Pill, patch, IUD... It can sometimes be difficult to understand the jargon of contraceptive methods. So, to clearly explain all these contraceptives (their forms, their functions, their actions...), here's a brief overview of the existing solutions.
How does the contraceptive pill work?
Although various techniques exist to prevent unwanted pregnancy, the combined oestrogen-progestogen pill remains one of the most common methods. Indeed, about 4 in 10 women use this form of contraception in France.
The contraceptive activity of these pills is attributable to two molecules: synthetic oestrogen and progestogen. This type of pill should be taken every day at the same time for 21 days, followed by a 7-day break. It is during this week that menstruation occurs, or rather withdrawal bleeding, which is less heavy than "real periods". Indeed, here, the bleeding is due to the sudden drop in hormones when the pill intake is stopped. If you take the pill correctly, you will be protected throughout the month, even during the break week! There are four safeguards to ensure its effectiveness:
The progestin thickens the mucus in the cervix, which hinders the passage of sperm.
Estrogens prevent the growth of the follicle.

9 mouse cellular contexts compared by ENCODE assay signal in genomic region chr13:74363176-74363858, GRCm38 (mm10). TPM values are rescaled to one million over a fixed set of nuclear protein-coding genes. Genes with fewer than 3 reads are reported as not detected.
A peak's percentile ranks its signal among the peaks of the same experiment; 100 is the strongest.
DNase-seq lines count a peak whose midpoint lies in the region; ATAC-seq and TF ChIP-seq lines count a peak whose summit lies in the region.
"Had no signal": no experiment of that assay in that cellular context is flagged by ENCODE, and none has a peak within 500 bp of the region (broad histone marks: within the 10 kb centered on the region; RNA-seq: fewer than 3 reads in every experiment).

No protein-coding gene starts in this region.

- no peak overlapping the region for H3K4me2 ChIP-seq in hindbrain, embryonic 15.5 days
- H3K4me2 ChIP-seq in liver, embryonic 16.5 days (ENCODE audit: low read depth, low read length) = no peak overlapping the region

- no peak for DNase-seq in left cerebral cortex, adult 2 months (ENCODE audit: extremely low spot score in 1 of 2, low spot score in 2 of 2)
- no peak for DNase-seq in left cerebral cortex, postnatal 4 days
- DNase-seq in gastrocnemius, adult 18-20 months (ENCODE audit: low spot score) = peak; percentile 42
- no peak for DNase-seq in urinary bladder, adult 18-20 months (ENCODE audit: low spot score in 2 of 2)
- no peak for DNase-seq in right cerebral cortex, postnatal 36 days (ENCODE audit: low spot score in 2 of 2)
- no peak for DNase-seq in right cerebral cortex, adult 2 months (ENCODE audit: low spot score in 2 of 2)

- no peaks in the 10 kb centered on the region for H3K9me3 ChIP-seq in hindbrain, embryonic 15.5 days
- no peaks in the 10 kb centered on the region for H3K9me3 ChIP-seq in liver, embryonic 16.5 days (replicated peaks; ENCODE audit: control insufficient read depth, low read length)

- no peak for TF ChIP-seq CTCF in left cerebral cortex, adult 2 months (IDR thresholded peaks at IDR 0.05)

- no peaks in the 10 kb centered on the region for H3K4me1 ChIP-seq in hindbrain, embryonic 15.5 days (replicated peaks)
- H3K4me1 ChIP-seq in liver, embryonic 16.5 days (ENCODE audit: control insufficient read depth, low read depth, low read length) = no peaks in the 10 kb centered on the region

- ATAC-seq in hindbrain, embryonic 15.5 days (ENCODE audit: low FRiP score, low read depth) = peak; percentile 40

The two types of hormones inhibit ovulation.
The progestin makes the uterine lining unsuitable for receiving a fertilised egg.
There are several generations of contraceptive pills, those of the 2nd generation are the ones that present the least risk of venous thrombosis, therefore they are to be preferred.
Other methods of contraception.
However, the pill is not the only contraceptive method: there are now a large number of alternatives. Some work through hormones, much like the pill:
The hormonal IUD : This is a T-shaped device placed in the uterus that releases hormones.
Thevaginal ring : This refers to a ring placed deep within the vagina that contains hormones.
The patch : It adheres to the skin and releases hormones into it.
Thehormonal implant : This refers to a small rod placed under the skin that releases hormones.
The pill containing only progestin is taken continuously, thus there are no more periods.
Others act mechanically:
Male and female condoms : They prevent the passage of sperm. This is the only contraceptive method that protects against sexually transmitted diseases.
The copper IUD : The copper component of this device renders the sperm inactive.
The Diaphragm : This membrane is positioned at the base of the vagina and prevents the passage of sperm.
If you are unsure about which method would be most suitable for you, do not hesitate to consult with health professionals and family planning and education centres, who will be able to advise you.